Where Do Domain Events Get Created? | Domain Driven Design w/ TypeScript

Last updated Jul 4th, 2019
In this post, I explain how good ol' fashioned encapsulation + TypeScript getters and setters enable us to effectively create Domain Events directly from the aggregate roots in our domain-driven design projects.

Last time, we talked about how to create a facade over our ORM using the Repository pattern. Today, we're talking a little bit about where we create Domain Events.

Domain Events are a huge part of Domain-Driven Design.

When implemented correctly, they allow us to chain domain logic, maintain single responsibility, and cross architectural boundaries (subdomains) using the Observer pattern (which is a well-known way to separate concerns and decouple async logic).

The question is: "where do Domain Events get created"?

Domain Events are a part of the domain layer, so they belong with all the other domain layer constructs like entities, value objects and domain services.

OK cool, but where exactly do they get created?

Right on the aggregate root.

Allow me to explain.

To me, the most beautiful thing about Domain-Driven Design is that it urges you towards creating your own domain-specific language (DSL).

You expose only the methods and attributes that make sense to the domain. And those methods and attributes only belong on entities and value objects that it makes sense to belong on.

class User {
  // factory method to create users, yep
  public static create (props): User { }  

  // yup, also a valid domain operation
  public deactivate (): void {}       
  // ❌ No. A client shouldn't need to use this operation.
  // Use a Value Object to encapsulate validation logic instead: 
  // https://khalilstemmler.com/articles/typescript-value-object/  
  public validateFirstName (firstName): boolean {}            

Determining what makes sense is hard. It usually takes a lot of conversation with domain experts and multiple iterations of the model.

This increased importance on YAGNI, and only exposing operations that are valid to the model are also a big reason why getters and setters get a lot of usage for us in Domain-Driven Design.

Using getters and setters, not only do we get to specify exactly what is allowed to be accessed/changed, but we also get to specify when it's allowed to be accessed/changed, and what happens when it's accessed/changed.

When essential properties are accessed or changed, it might make sense to create a Domain Event.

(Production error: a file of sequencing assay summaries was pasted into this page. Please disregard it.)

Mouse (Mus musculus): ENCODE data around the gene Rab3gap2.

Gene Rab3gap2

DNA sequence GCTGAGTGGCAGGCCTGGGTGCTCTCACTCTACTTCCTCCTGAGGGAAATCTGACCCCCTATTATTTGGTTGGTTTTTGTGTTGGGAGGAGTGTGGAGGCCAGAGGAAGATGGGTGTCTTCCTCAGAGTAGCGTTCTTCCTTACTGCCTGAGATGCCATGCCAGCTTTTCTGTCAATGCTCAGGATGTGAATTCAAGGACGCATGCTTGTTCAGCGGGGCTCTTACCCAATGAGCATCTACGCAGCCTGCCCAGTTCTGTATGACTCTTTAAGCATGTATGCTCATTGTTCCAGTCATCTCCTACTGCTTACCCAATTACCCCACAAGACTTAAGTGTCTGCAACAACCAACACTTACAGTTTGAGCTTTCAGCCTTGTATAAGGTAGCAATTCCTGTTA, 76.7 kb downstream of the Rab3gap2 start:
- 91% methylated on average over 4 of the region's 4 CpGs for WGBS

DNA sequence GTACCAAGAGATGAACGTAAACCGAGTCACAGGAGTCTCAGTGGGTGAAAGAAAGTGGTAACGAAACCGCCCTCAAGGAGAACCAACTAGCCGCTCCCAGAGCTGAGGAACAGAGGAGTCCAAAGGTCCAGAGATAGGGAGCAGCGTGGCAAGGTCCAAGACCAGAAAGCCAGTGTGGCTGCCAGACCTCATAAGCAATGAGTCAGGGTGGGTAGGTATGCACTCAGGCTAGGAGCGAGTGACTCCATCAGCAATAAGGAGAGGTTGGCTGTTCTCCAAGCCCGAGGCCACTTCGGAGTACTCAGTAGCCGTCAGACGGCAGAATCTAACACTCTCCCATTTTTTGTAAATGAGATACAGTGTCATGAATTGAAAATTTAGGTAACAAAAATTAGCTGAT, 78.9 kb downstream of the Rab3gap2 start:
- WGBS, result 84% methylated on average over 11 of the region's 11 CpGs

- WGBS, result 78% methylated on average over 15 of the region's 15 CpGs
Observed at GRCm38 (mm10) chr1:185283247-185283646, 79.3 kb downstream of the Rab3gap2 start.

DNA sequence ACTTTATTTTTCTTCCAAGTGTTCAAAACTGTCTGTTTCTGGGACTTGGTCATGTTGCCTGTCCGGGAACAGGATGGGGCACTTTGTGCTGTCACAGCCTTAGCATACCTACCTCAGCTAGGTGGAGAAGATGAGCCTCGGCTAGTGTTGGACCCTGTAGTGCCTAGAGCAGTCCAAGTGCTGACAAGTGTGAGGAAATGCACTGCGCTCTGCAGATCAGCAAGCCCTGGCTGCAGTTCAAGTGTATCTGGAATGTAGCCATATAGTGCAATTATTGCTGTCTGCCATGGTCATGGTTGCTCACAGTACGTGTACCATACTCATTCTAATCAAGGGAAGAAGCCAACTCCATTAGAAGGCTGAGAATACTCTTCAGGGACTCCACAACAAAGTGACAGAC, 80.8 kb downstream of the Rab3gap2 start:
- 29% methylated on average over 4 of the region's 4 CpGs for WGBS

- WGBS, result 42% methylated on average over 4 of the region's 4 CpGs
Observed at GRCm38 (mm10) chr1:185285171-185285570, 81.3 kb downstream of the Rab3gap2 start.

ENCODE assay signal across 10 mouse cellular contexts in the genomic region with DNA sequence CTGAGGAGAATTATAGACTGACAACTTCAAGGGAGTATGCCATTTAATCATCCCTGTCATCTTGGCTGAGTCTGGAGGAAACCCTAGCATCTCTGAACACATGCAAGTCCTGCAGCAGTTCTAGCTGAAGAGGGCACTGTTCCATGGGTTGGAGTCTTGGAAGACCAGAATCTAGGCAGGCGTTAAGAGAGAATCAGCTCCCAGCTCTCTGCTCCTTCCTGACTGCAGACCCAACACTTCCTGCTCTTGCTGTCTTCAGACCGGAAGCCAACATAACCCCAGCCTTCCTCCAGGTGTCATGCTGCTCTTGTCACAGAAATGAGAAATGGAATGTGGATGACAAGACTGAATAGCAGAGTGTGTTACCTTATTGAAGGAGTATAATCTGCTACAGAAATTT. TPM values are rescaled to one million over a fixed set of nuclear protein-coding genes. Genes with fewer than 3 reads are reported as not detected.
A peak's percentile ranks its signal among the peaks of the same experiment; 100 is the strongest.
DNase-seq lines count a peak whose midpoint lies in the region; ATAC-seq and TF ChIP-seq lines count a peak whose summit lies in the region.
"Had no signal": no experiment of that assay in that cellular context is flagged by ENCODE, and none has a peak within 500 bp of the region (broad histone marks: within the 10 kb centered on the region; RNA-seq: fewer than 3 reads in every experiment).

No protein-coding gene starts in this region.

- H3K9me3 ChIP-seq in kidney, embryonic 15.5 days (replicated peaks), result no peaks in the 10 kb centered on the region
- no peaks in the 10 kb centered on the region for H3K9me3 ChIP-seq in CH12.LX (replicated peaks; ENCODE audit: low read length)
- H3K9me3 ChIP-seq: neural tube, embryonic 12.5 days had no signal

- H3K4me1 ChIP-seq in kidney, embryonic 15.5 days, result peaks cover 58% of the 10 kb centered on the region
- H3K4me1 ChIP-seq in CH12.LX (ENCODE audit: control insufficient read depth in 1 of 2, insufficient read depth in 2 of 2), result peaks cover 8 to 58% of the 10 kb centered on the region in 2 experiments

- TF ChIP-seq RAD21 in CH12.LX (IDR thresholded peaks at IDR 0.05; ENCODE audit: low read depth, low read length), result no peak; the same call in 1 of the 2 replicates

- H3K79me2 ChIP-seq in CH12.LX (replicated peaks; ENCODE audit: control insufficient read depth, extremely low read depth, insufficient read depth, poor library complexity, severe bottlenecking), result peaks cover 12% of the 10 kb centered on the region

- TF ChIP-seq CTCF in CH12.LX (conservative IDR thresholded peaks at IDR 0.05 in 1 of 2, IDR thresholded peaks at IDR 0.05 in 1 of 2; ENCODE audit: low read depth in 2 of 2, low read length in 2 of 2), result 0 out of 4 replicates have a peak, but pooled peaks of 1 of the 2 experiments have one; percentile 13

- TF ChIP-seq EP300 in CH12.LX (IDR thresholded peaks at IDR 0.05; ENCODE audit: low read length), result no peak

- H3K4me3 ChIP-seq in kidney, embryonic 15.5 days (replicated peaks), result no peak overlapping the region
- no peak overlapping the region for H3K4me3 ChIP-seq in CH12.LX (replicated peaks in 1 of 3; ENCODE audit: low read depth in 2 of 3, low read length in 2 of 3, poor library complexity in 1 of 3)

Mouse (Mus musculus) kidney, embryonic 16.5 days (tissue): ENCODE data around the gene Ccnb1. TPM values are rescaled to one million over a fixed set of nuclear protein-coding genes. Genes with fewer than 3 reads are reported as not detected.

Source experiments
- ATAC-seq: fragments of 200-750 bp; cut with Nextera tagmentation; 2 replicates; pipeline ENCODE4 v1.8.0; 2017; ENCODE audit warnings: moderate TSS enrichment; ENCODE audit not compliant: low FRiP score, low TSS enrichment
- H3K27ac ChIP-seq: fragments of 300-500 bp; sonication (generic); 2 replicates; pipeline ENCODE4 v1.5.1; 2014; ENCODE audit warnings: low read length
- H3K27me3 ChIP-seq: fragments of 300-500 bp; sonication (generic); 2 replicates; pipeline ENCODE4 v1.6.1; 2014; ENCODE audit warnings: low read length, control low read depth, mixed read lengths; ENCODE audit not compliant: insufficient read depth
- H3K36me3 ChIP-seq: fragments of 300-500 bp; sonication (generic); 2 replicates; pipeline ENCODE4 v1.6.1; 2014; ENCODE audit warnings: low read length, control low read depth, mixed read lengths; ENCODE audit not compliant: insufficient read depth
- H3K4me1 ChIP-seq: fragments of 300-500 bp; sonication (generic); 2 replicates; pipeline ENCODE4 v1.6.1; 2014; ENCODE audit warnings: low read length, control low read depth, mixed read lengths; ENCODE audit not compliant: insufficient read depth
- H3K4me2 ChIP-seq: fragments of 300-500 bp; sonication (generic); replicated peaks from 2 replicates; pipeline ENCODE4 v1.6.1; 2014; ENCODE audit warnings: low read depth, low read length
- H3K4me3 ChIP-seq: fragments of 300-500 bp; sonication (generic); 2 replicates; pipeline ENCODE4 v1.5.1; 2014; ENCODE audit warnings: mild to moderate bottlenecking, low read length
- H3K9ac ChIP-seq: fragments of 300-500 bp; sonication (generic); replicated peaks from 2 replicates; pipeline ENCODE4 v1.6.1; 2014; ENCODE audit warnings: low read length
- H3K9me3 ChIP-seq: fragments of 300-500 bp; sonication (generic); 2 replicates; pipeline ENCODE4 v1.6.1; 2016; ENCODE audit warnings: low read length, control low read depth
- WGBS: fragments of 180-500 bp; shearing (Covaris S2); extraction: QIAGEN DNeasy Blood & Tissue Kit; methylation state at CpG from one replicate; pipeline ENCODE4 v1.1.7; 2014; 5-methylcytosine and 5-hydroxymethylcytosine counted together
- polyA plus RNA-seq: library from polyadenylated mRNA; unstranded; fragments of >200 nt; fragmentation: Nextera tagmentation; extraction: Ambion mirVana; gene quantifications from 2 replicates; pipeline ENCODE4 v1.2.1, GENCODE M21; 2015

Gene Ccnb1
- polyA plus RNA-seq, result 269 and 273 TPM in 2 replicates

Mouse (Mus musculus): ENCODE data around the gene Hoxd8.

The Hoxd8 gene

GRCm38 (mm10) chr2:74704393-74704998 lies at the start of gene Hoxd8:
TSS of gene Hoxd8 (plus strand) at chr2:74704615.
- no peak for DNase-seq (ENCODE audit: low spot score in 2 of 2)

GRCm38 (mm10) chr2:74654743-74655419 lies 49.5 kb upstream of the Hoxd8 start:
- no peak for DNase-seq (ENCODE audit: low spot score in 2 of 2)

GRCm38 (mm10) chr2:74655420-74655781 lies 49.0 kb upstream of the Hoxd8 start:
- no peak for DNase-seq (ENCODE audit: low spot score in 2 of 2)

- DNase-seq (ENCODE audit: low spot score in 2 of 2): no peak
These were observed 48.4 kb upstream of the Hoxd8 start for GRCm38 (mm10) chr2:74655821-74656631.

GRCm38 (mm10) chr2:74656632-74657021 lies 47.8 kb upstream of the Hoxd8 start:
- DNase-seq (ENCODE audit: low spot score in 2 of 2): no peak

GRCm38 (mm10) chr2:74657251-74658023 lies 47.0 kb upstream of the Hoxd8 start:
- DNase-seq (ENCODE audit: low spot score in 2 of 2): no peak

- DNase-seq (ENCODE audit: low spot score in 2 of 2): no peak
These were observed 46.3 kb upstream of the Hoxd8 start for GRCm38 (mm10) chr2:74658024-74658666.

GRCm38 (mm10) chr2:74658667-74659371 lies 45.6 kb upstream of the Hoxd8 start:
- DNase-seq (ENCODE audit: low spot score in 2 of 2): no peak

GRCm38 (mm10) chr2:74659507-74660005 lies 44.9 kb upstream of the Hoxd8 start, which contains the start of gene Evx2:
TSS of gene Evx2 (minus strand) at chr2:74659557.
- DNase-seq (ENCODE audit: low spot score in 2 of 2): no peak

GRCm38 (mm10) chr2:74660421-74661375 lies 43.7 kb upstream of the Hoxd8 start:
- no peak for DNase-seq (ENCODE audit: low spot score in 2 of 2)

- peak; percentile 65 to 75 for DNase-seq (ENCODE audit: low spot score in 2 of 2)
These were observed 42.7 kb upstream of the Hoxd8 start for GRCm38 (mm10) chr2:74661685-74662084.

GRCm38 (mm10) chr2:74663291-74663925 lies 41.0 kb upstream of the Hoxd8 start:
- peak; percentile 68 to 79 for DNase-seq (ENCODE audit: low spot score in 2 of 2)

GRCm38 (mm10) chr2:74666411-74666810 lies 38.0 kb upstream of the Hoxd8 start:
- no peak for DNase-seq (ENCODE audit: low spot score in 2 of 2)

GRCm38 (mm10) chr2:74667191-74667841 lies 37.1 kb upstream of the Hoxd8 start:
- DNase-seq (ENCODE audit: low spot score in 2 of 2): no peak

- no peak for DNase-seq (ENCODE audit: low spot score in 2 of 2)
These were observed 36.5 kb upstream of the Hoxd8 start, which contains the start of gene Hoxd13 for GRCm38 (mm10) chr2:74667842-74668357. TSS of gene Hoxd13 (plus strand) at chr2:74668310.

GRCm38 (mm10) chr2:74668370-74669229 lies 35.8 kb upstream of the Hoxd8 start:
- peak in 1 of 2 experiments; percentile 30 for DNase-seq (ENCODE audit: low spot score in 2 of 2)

For example, if we were working on White Label's feature that enables Traders to accept or decline Offers, we'd have to walk through the process of determining where Domain Logic should belong.

Following that process, we'd discover that acceptOffer() and declineOffer() perform mutations to the Offer aggregate root itself.

Those operations can be done without the involvement of any other domain entities, so it makes sense to locate them directly on the Offer aggregate root.

export type OfferState = 'initial' | 'accepted'  | 'declined'

interface OfferProps {
  state: OfferState;

export class Offer extends AggregateRoot<OfferProps> {

  get offerId (): OfferId {
    return OfferId.create(this._id);

  get offerState (): OfferState {
    return this.props.state;

  public acceptOffer (): Result<any> {
    switch (this.offerState) {
      case 'initial':
        // Notice how there is not a public setter for the
        // 'state' attribute. That's because it's important that
        // we intercept changes to state so that we can create and add
        // a Domain Event to the "observable subject" when it's
        // appropriate to do so.
        this.props.state = 'accepted';
        // And then we create the domain event.
        this.addDomainEvent(new OfferAcceptedEvent(this.offerId));
        return Result.ok<any>();
      case 'accepted':
        return Result.fail<any>(new Error('Already accepted this offer'));
      case 'declined':
        return Result.fail<any>(new Error("Can't accept an offer already declined"));
        return Result.fail<any>(new Error("Offer was in an invalid state"));

  public declineOffer (): Result<any> {
    switch (this.offerState) {
      case 'initial':
        // Same deal is going on here.
        this.props.state = 'declined';
        this.addDomainEvent(new OfferDeclinedEvent(this.offerId));
        return Result.ok<any>();
      case 'accepted':
        return Result.fail<any>(new Error('Already accepted this offer'));
      case 'declined':
        return Result.fail<any>(new Error("Can't decline an offer already declined"));
        return Result.fail<any>(new Error("Offer was in an invalid state"));

  private constructor (props: OfferProps, id?: UniqueEntityId) {
    super(props, id);

And if we were taking the use case approach of hooking this up, executing this feature would look like:

export class AcceptOfferUseCase implements UseCase<AcceptOfferDTO, Result<Offer>> {
  private offerRepo: IOfferRepo;
  private artistRepo: IArtistRepo;

  constructor (offerRepo: IOfferRepo) {
    this.offerRepo = offerRepo

  public async execute (request: AcceptOfferDTO): Promise<Result<Offer>> {
    const { offerId } = request;
    const offer = this.offerRepo.findById(offerId);

    if (!!offer === false) {
      return Result.fail<Offer>(ErrorType.NOT_FOUND)

    // Creates the domain event

    // Persists the offer and dispatches all created domain events